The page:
progress in achieving societal recognition of the association between
criminal abuse of animals and criminally harming humans. Much less
progress has been made toward achieving broad recognition that the
commission of illegal acts does not define the link.
The inhibition most relevant to the commission of a violent
crime, against either animals or people, is not the inhibition
against breaking a law, but rather the inhibition against harming a
sentient fellow being, especially one who struggles and protests.
If inhibition against lawbreaking really had any strong role
in preventing violent crime, the most dangerous members of society
might include litterbugs, shoplifters, and significant numbers of
people who drive cars.
To be sure, people who drive too fast, drive drunk, and
run stop signs kill nearly twice as many Americans each year as all
murderers combined, but their most frequent victims are themselves,
and neither driving habits nor histories of petty crimes against
property have any predictive value in suggesting who might commit
assault, rape, arson, or murder.
At least seven of the most publicized recent murder cases
demonstrate what the link really is, even though none of the alleged
and/or convicted killers had previous histories of criminally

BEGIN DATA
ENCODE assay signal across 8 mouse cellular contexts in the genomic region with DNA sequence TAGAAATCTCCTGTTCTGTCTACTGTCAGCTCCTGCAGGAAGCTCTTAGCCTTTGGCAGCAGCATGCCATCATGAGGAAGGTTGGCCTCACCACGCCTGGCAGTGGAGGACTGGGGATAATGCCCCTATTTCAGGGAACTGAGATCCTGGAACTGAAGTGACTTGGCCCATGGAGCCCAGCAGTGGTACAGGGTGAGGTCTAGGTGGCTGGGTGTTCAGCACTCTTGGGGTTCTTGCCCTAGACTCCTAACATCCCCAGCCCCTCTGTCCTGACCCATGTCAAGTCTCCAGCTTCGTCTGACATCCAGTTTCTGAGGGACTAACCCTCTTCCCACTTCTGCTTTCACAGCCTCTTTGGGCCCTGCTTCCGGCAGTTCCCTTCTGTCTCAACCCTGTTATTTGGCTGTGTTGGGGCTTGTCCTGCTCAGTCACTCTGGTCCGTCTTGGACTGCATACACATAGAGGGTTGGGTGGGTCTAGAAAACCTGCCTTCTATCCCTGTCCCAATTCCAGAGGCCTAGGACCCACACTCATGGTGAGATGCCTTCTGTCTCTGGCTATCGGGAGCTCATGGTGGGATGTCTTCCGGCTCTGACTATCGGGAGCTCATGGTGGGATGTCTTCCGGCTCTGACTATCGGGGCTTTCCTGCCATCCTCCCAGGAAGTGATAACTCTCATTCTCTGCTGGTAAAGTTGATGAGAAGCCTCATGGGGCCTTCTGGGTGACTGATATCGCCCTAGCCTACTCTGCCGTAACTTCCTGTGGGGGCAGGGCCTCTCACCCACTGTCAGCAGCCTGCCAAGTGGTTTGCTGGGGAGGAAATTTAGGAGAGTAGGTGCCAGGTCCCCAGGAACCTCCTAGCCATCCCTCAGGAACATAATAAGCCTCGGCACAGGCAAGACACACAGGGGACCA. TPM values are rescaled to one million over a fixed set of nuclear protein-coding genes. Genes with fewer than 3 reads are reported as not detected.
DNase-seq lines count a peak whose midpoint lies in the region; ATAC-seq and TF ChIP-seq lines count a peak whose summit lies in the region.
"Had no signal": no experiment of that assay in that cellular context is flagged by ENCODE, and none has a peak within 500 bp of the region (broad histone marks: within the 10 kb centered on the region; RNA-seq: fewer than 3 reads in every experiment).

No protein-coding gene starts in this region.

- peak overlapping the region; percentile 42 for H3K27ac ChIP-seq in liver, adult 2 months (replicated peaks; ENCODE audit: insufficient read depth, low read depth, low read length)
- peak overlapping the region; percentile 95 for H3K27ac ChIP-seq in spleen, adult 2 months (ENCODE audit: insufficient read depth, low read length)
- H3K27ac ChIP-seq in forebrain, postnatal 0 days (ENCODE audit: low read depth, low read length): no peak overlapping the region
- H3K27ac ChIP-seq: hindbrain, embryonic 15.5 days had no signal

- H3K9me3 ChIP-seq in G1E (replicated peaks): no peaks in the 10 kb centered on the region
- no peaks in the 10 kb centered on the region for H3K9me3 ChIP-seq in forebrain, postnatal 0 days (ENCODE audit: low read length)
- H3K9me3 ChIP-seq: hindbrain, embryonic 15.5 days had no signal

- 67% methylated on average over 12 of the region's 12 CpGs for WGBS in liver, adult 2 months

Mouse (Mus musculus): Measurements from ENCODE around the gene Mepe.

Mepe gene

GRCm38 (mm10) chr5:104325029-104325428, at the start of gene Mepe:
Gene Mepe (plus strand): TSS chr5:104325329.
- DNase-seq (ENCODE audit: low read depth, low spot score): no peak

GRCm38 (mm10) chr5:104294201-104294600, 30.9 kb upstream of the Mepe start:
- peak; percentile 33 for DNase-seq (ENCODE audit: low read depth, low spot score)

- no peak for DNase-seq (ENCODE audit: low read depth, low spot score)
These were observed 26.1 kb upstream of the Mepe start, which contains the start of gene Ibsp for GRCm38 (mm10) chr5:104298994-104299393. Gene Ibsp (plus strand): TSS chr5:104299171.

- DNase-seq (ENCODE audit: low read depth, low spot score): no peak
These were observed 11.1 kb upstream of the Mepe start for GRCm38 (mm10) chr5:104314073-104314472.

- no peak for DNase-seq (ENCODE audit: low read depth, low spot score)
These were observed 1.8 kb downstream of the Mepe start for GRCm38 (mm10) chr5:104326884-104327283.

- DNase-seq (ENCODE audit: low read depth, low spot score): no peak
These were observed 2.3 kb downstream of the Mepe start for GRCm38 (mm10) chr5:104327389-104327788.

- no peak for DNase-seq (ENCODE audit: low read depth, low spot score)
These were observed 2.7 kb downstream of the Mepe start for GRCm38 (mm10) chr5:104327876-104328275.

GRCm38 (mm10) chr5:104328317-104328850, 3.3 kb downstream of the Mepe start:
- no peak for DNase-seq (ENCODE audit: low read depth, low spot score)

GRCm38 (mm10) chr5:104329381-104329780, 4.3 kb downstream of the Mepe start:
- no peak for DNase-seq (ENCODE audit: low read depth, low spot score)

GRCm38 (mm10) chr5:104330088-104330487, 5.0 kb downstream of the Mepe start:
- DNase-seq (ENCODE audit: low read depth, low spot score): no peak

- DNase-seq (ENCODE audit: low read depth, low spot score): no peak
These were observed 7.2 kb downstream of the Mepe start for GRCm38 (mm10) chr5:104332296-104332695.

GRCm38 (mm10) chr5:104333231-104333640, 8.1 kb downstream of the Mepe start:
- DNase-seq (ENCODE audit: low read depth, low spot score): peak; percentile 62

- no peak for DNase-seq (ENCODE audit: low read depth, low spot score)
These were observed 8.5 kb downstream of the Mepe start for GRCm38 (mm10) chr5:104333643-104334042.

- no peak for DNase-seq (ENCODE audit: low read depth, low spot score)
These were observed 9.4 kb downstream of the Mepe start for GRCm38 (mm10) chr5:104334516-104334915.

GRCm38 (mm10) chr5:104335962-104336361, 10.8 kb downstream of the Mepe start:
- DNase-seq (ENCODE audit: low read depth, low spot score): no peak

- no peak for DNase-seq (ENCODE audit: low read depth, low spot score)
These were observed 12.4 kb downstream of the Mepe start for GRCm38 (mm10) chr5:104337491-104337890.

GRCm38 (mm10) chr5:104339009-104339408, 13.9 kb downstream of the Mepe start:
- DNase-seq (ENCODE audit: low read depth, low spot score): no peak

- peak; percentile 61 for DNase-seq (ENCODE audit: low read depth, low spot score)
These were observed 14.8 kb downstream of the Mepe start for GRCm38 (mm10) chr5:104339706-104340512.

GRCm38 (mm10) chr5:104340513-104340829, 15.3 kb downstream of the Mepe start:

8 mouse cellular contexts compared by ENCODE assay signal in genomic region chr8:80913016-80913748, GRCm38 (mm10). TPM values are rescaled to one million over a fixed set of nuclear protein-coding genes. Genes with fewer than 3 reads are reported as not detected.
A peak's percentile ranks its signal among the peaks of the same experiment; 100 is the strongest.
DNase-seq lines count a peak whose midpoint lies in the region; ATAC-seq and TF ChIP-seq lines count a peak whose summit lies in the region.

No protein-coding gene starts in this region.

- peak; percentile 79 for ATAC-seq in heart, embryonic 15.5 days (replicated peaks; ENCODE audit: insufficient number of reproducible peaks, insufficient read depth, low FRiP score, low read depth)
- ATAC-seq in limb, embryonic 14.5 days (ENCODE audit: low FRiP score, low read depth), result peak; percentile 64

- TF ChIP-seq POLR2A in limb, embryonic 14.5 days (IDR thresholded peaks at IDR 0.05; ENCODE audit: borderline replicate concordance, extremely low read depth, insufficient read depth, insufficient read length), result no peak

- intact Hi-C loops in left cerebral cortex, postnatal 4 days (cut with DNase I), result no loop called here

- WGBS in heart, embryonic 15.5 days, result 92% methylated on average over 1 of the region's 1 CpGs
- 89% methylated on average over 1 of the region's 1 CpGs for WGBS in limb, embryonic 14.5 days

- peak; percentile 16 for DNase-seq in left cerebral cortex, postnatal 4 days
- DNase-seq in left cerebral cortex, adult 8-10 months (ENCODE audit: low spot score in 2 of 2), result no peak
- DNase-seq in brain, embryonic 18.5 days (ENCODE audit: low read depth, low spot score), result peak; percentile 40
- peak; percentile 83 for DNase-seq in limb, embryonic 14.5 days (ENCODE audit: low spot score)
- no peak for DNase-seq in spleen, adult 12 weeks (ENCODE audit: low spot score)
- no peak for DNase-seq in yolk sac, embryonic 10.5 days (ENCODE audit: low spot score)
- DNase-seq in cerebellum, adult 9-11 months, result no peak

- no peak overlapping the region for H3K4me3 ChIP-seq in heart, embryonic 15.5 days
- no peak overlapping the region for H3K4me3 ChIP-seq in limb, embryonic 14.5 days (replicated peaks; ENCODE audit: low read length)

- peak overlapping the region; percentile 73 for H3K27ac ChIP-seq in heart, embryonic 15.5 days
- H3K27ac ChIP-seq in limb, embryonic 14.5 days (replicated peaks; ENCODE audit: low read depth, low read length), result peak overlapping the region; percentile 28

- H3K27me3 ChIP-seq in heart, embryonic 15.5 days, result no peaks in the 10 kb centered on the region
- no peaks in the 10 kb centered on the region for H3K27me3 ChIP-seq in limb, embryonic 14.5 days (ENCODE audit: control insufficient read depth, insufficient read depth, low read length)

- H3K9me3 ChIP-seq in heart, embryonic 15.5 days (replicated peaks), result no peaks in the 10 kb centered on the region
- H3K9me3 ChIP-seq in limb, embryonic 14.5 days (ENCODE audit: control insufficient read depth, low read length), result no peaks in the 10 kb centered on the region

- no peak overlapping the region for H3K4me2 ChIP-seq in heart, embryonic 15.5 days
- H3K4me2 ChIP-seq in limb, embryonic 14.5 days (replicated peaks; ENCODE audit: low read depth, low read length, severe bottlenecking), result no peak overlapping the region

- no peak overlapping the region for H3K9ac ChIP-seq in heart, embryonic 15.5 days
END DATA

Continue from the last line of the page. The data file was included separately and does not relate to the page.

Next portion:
* Just before Halloween 2004, Canadian Press obtained a
report produced for the Royal Canadian Mounted Police by Health
Canada, which confirmed longstanding suspicion that alleged serial
killer Robert Pickton, 54, of Port Coquitlam, British Columbia,
may have fed the remains of as many as 60 women to pigs who were
later slaughtered for human consumption. DNA testing has identified
teeth and bone fragments from 22 women who have been named in murder
indictments against Pickton. Pickton apparently pulverized the women
with a wood chipper–essentially the same method that many factory
farmers use to “recycle” into feed their dead livestock and still
living “spent” hens, except that the machine used to kill poultry is
called a “live macerator.”
* On November 21, 2004, Chai Soua Vang, 36, of
Minneapolis, allegedly massacred six fellow deer hunters and wounded
two others, after Vang was told to leave private property in Sawyer